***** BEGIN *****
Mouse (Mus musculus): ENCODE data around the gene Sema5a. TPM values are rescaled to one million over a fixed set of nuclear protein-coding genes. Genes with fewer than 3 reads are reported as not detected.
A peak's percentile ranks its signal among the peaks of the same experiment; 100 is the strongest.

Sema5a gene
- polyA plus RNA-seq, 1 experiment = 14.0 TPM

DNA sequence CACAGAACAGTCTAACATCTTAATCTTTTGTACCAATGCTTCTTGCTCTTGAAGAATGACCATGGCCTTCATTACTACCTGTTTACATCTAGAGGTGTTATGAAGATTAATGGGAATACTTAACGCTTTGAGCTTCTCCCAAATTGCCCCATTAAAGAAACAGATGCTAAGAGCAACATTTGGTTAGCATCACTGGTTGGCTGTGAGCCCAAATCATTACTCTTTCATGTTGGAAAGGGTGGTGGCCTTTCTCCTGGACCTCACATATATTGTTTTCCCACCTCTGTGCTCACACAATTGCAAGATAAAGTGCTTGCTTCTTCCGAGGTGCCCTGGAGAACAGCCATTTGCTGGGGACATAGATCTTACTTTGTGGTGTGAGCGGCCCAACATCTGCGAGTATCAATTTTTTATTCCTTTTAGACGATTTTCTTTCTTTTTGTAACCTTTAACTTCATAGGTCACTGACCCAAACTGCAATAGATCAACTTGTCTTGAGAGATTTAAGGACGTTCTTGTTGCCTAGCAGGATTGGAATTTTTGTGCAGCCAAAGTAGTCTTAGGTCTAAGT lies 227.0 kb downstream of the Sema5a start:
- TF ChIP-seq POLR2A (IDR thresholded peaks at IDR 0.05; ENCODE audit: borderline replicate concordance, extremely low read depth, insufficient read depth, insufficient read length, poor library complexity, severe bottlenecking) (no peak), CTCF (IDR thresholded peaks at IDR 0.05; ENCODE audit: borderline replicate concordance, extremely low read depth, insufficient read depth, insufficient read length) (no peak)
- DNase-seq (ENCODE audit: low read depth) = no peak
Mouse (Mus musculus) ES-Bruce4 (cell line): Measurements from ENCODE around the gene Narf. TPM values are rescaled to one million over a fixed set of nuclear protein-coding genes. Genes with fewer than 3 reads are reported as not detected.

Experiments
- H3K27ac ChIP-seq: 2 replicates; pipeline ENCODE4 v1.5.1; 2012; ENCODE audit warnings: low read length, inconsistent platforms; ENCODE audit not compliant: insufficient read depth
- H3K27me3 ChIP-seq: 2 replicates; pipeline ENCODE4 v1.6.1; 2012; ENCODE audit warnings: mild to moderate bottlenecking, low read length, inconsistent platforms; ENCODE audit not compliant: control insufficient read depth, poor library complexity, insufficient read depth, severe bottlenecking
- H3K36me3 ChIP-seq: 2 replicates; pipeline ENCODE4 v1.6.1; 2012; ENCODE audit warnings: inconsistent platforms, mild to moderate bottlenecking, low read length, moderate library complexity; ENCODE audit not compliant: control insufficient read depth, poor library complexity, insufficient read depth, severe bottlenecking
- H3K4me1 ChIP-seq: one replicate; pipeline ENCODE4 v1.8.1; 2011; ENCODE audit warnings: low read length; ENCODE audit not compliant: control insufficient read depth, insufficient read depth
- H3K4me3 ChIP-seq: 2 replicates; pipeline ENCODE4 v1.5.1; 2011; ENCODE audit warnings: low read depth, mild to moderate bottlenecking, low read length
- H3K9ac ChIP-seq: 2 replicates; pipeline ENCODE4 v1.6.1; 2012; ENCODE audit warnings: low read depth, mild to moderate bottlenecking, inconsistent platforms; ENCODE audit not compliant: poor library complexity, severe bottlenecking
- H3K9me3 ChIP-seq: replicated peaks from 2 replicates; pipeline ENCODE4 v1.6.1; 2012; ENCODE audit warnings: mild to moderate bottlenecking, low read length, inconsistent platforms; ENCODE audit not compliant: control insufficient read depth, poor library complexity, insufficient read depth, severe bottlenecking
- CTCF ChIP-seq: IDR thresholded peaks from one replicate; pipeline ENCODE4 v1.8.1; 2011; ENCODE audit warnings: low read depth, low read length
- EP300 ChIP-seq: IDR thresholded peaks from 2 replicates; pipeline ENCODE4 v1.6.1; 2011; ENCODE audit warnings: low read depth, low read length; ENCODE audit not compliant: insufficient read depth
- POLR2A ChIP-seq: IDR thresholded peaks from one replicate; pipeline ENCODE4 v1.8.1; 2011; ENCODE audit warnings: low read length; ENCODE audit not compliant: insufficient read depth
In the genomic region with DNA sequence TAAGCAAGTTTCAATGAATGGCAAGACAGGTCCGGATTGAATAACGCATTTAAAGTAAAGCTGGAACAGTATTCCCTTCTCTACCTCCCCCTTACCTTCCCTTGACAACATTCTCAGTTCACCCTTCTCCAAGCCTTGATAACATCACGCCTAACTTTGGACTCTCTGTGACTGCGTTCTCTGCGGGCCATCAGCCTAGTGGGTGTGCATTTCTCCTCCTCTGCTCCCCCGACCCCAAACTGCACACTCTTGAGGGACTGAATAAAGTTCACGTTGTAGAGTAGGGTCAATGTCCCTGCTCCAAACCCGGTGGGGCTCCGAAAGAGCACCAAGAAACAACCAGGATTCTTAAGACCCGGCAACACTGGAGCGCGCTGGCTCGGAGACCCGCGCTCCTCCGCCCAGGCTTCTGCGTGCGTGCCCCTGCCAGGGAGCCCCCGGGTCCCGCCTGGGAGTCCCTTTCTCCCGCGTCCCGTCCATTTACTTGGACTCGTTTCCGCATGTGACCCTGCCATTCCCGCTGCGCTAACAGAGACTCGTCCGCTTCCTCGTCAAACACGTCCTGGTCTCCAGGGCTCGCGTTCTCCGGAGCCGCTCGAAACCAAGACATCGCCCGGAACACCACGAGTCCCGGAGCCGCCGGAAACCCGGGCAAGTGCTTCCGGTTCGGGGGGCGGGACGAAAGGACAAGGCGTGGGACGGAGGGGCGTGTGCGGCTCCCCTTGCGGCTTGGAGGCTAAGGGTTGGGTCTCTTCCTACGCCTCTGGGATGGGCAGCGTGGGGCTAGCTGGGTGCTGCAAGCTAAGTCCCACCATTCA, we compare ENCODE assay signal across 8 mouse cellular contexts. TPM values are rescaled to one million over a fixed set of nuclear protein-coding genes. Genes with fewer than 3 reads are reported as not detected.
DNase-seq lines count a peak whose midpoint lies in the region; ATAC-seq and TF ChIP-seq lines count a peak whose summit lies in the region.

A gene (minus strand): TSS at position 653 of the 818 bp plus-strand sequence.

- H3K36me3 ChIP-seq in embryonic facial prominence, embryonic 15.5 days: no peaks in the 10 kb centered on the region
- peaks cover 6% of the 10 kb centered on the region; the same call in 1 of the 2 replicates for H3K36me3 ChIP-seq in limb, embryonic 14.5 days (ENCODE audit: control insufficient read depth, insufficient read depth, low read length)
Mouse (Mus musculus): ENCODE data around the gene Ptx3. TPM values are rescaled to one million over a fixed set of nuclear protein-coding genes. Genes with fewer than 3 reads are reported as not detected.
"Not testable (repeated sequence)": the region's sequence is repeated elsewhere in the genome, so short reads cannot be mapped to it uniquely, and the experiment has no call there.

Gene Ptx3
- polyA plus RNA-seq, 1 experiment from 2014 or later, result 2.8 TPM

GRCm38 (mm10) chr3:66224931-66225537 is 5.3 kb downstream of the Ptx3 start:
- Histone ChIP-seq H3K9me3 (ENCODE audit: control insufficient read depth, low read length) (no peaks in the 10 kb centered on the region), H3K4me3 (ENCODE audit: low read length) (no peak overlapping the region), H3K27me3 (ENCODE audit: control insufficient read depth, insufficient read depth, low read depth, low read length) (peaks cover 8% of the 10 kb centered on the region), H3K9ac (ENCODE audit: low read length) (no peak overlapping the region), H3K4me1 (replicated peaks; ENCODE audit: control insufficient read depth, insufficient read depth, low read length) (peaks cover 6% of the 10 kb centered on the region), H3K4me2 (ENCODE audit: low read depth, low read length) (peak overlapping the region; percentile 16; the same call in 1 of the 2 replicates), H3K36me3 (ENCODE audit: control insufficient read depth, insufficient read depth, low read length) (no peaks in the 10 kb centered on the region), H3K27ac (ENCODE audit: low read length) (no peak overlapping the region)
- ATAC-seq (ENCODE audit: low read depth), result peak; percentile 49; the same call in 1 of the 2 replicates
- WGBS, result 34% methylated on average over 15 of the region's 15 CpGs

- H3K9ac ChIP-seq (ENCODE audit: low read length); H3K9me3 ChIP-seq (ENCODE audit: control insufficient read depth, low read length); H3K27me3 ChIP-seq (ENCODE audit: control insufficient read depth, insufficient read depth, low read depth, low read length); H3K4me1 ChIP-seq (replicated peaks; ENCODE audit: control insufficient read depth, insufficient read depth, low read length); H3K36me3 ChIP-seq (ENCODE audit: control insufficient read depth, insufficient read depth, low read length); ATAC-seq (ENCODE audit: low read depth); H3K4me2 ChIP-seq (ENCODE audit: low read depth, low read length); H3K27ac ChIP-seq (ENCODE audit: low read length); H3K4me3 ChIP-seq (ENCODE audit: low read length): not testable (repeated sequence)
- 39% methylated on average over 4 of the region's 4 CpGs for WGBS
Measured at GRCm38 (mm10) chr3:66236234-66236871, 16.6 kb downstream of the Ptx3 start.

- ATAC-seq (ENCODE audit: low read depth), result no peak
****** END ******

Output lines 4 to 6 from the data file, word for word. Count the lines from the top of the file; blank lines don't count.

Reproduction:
- polyA plus RNA-seq, 1 experiment = 14.0 TPM

DNA sequence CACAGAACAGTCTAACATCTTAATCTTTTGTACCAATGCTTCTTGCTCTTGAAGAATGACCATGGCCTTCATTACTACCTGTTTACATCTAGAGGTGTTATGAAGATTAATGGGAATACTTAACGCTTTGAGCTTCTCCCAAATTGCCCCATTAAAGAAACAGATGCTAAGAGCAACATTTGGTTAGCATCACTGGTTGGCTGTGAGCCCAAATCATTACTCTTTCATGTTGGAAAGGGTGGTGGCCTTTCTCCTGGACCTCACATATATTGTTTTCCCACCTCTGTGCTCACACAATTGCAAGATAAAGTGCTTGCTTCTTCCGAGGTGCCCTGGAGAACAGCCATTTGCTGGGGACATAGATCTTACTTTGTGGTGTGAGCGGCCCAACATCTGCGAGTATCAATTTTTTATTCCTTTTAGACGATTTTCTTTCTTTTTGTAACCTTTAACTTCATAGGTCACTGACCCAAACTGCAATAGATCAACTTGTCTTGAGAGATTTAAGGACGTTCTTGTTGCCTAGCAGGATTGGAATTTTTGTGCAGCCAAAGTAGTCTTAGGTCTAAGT lies 227.0 kb downstream of the Sema5a start:
- TF ChIP-seq POLR2A (IDR thresholded peaks at IDR 0.05; ENCODE audit: borderline replicate concordance, extremely low read depth, insufficient read depth, insufficient read length, poor library complexity, severe bottlenecking) (no peak), CTCF (IDR thresholded peaks at IDR 0.05; ENCODE audit: borderline replicate concordance, extremely low read depth, insufficient read depth, insufficient read length) (no peak)